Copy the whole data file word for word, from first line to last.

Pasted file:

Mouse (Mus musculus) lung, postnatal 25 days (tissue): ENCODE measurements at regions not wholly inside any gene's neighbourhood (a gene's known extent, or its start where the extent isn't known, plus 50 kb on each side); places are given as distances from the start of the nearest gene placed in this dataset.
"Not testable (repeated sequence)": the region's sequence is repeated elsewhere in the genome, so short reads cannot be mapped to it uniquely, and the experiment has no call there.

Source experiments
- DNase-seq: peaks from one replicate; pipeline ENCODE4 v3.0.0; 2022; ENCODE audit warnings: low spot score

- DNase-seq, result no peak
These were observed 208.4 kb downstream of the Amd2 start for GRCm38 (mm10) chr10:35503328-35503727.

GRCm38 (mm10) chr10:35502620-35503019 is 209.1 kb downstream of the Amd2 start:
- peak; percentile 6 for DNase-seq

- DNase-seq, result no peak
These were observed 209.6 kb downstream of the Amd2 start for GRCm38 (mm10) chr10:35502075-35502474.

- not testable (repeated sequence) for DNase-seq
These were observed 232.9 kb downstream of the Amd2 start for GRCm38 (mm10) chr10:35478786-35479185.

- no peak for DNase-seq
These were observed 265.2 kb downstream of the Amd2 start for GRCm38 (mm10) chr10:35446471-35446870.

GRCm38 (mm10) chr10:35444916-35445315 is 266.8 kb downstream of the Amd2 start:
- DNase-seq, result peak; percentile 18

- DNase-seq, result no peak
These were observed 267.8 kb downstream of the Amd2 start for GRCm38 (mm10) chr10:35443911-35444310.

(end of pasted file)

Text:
Mouse (Mus musculus) lung, postnatal 25 days (tissue): ENCODE measurements at regions not wholly inside any gene's neighbourhood (a gene's known extent, or its start where the extent isn't known, plus 50 kb on each side); places are given as distances from the start of the nearest gene placed in this dataset.
"Not testable (repeated sequence)": the region's sequence is repeated elsewhere in the genome, so short reads cannot be mapped to it uniquely, and the experiment has no call there.

Source experiments
- DNase-seq: peaks from one replicate; pipeline ENCODE4 v3.0.0; 2022; ENCODE audit warnings: low spot score

- DNase-seq, result no peak
These were observed 208.4 kb downstream of the Amd2 start for GRCm38 (mm10) chr10:35503328-35503727.

GRCm38 (mm10) chr10:35502620-35503019 is 209.1 kb downstream of the Amd2 start:
- peak; percentile 6 for DNase-seq

- DNase-seq, result no peak
These were observed 209.6 kb downstream of the Amd2 start for GRCm38 (mm10) chr10:35502075-35502474.

- not testable (repeated sequence) for DNase-seq
These were observed 232.9 kb downstream of the Amd2 start for GRCm38 (mm10) chr10:35478786-35479185.

- no peak for DNase-seq
These were observed 265.2 kb downstream of the Amd2 start for GRCm38 (mm10) chr10:35446471-35446870.

GRCm38 (mm10) chr10:35444916-35445315 is 266.8 kb downstream of the Amd2 start:
- DNase-seq, result peak; percentile 18

- DNase-seq, result no peak
These were observed 267.8 kb downstream of the Amd2 start for GRCm38 (mm10) chr10:35443911-35444310.